Concerning state-owned buildings in which people either work or reside, or both [as in the case of a foreign embassy, for example], the French language draws a top-level distinction between assets of a mobile nature, such as the furniture, and the building itself, associated with the land on which it is located, which are obviously of an immobile nature. The former objects are referred to as mobilier (goods and chattels), whereas the latter are called immobilier (real estate).
On Wednesday evening, I was fascinated by a TV documentary concerning the mobilier national: that's to say, the vast state-owned stocks of splendid furniture and miscellaneous objects that are distributed out to all kinds of official buildings such as the Château de Fontainebleau or the palatial French embassy in Rome. The documentary revealed, above all, the extraordinary amount of skilled restoration work that is being carried out non-stop behind the scenes, by the nation's finest craftsmen and women, in order to maintain all these goods and chattels in a perfect state, capable of representing the prestigious and elegant image of France.
Every outstanding item of furniture is referenced in such a way that a researcher can go along to the National Archives in Paris [just down the street from where I lived for a quarter of a century] in order to obtain a detailed description of the nature and background of the object.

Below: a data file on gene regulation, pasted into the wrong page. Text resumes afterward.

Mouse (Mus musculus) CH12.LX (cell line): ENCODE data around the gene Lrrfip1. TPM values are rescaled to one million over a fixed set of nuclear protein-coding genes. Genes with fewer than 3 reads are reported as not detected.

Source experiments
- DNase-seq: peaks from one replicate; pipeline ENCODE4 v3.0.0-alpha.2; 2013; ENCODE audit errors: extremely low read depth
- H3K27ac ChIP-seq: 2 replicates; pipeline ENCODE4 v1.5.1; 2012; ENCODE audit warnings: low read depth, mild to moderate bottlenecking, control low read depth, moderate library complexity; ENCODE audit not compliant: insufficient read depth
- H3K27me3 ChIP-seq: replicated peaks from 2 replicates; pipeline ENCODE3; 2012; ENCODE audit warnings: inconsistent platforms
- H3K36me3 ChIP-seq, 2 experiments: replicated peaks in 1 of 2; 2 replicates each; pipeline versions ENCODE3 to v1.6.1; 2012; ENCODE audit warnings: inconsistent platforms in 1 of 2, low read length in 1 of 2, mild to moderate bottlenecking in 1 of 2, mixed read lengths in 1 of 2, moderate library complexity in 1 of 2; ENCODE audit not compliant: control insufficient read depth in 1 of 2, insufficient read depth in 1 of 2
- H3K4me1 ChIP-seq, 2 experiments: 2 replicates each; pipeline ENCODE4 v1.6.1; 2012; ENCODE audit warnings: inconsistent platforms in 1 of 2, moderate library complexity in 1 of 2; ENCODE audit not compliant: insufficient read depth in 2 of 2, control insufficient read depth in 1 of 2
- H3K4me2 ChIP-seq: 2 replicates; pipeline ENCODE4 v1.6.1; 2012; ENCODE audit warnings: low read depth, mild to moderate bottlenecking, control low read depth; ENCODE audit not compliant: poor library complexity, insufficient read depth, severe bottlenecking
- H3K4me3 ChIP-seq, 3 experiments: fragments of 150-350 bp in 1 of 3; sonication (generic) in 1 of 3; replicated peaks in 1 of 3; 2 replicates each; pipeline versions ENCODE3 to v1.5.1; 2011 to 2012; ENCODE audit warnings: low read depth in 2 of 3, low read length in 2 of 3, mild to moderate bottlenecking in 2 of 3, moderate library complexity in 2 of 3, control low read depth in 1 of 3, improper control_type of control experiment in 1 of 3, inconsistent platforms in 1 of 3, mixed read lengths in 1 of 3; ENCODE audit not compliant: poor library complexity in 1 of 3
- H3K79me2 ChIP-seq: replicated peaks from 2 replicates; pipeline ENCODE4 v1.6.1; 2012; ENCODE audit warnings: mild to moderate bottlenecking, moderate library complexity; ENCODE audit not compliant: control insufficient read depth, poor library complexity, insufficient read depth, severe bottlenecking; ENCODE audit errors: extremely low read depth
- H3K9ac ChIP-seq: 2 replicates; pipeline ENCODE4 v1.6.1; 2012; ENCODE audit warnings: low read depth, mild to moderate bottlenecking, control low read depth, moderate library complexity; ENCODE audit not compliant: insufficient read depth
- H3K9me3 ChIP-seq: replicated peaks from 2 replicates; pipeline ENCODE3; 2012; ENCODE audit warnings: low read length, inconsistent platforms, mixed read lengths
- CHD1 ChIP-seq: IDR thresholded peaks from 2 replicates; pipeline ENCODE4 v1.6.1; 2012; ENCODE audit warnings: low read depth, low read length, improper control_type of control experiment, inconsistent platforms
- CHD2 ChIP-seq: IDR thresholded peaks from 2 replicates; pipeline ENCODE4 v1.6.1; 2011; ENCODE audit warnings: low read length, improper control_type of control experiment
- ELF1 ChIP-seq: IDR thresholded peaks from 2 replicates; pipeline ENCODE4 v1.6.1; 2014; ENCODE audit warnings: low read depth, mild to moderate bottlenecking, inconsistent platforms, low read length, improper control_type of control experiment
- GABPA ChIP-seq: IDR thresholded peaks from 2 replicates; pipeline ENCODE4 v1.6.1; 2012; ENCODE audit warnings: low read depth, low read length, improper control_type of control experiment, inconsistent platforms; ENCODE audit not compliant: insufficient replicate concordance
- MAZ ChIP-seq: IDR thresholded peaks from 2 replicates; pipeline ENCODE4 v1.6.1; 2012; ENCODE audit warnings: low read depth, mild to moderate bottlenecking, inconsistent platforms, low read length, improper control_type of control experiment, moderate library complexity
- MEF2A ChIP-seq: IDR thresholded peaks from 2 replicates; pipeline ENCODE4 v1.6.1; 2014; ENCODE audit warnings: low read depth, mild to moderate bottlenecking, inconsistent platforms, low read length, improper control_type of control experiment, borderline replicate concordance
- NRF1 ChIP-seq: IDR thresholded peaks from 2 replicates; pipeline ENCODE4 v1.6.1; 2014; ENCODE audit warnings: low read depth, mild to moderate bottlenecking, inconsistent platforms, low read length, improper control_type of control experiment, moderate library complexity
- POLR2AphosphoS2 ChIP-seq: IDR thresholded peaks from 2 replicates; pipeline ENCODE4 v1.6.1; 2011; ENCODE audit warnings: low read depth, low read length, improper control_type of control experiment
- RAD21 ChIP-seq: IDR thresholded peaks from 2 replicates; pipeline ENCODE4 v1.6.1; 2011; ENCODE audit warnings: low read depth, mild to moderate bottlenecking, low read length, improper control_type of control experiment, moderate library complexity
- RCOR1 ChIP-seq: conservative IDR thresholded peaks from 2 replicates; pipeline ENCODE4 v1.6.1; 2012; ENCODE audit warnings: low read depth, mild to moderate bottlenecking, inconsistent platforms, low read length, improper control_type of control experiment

The anecdote that most impressed me involved crockery at the French embassy in a foreign city: Switzerland, if I remember correctly. The lady from the Quai d'Orsay [the famous Parisian address of France's ministry of Foreign Affairs] who's in charge of this aspect of embassy mobilier dragged out all the crockery for a global inspection, and she found that four dinner plates had tiny chips on the edge. The damaged items were wrapped up and taken back to the national porcelain factory at Sèvres, on the western edge of Paris. [Click here to see an English version of their website.] There, an amazing process was set in motion, with the final goal of replacing the four plates. First, the chipped crockery was soaked in an acidic mixture enabling the etched gold to be recuperated. Next, the unique mold of the Swiss embassy plates had to be located in their vast reserves.
A potter then used a traditional wheel to produce four roughly-shaped plates, and his colleagues referred to the mold to attain the exact form and dimensions of the original crockery. An expert then demonstrated his technique for whisking each new plate through a cold bath of enameling liquid. He's maybe one of the only fellows in France with this manual skill, which involves balancing an item of crockery on the tips of three fingers as it swirls through the bath.
The gold-etching technique involves placing a set of mysterious gluey black stencils on the middle and circumference of each plate and then sprinkling gold dust over it. Somewhere along the line, the new plates were baked in an oven. It goes without saying that all the techniques employed at Sèvres are ancient and secret, so the documentary was in no way a do-it-yourself introduction to the manufacture of fine personalized crockery. In any case, by the time the sparkling new hand-crafted plates reached the embassy, the replacement operation had no doubt cost a small fortune: the price of prestige.
Extrapolating from what the TV documentary seemed to say, I'm led to believe that, every time an embassy guest uses a knife on the food in such a plate, an infinitesimal quantity of gold is consumed along with the foodstuffs. I wondered: Would that be the secret of the legendary excellence of French diplomacy? Whenever a foreign diplomat leaves the ambassador's dining table, after an exquisite taste of France, he has a warm glowing feeling in his stomach...